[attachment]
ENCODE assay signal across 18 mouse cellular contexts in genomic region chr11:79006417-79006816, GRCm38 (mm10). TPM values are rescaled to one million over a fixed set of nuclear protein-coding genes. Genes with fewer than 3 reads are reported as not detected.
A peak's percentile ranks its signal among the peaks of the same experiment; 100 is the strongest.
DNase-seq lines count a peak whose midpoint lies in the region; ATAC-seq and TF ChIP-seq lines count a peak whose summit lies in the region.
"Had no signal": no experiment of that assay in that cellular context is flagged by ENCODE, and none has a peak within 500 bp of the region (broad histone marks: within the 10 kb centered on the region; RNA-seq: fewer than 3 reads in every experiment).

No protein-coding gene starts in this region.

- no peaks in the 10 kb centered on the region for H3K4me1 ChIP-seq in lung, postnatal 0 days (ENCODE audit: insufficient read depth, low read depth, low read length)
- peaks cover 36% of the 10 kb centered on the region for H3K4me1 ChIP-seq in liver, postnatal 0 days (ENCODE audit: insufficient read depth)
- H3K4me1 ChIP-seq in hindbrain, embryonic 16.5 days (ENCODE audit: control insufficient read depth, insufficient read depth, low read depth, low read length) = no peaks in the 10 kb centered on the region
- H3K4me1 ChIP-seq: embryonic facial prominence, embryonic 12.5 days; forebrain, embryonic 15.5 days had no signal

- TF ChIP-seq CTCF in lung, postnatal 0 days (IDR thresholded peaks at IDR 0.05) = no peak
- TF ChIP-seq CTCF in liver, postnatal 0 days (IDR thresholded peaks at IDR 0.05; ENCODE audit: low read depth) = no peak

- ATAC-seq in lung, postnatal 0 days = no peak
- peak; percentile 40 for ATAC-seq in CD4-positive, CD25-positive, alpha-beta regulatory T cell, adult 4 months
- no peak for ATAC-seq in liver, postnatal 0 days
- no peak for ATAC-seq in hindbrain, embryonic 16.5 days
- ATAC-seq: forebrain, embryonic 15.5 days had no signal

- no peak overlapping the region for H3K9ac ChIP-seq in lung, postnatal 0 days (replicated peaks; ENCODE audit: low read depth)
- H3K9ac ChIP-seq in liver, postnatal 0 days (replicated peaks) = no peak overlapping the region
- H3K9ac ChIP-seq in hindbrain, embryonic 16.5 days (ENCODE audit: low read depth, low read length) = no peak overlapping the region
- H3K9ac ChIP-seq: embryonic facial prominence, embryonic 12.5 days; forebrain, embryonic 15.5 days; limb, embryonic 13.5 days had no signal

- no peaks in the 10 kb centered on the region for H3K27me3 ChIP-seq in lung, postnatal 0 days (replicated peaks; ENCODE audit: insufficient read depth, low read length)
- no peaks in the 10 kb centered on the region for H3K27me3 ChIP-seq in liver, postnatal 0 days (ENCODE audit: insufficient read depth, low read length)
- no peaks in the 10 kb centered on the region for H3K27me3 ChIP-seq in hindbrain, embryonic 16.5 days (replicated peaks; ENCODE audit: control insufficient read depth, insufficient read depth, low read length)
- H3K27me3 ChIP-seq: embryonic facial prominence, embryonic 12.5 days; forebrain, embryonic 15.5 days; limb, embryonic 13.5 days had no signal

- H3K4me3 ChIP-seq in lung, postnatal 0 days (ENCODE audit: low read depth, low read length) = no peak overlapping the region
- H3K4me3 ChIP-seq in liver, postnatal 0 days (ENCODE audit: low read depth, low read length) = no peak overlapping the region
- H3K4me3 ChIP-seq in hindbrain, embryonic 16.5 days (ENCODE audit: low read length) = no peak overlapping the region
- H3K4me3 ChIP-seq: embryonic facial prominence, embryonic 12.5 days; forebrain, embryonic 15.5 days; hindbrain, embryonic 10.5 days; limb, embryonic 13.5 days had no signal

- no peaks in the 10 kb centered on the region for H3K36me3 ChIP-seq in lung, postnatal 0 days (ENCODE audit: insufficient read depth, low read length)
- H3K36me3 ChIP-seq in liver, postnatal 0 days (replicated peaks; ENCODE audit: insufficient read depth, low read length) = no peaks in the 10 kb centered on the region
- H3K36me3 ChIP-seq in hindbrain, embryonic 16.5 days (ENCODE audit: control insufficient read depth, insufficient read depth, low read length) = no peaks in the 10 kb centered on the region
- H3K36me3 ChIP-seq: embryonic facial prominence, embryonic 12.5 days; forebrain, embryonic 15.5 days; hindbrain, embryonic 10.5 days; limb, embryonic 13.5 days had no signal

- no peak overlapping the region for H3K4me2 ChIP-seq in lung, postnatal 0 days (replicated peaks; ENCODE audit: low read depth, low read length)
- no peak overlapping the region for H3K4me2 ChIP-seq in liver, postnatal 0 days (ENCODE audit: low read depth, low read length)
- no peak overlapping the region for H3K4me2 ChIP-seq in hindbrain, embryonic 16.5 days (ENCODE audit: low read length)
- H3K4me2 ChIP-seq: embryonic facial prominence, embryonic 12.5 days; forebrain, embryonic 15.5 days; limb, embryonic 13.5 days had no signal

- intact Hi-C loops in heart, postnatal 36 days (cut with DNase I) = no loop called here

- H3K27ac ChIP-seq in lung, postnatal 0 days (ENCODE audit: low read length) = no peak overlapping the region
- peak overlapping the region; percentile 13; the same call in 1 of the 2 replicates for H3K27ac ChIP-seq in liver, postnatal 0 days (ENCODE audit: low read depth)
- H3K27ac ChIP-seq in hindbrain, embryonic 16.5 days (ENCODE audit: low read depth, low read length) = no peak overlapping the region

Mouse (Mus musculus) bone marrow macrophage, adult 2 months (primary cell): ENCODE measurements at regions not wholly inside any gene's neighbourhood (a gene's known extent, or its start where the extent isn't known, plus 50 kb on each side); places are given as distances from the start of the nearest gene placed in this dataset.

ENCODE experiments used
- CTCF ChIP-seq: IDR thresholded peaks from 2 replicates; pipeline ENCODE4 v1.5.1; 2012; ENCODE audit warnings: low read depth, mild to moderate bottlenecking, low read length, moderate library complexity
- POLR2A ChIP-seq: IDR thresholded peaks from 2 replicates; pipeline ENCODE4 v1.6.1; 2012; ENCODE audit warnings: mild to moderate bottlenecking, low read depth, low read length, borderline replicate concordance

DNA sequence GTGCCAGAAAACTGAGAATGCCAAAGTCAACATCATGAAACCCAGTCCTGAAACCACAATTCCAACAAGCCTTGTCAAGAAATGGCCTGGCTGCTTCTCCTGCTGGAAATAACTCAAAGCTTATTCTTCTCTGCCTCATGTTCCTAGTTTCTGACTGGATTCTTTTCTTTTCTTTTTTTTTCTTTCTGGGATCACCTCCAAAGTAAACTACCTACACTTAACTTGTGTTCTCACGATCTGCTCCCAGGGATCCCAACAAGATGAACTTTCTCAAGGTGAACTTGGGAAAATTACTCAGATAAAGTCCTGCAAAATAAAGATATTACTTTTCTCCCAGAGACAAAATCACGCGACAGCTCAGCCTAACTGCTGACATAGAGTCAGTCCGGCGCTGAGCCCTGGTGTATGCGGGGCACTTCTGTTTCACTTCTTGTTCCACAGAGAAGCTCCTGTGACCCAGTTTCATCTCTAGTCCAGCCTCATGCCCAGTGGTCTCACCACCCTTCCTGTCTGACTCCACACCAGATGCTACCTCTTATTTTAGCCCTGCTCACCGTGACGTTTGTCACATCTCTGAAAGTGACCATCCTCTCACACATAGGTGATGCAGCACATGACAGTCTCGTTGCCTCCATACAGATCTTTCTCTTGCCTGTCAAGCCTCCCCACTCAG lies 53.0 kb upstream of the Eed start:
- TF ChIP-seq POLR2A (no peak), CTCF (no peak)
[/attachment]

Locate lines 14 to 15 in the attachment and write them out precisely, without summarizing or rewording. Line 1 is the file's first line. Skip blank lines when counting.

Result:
- no peak for ATAC-seq in liver, postnatal 0 days
- no peak for ATAC-seq in hindbrain, embryonic 16.5 days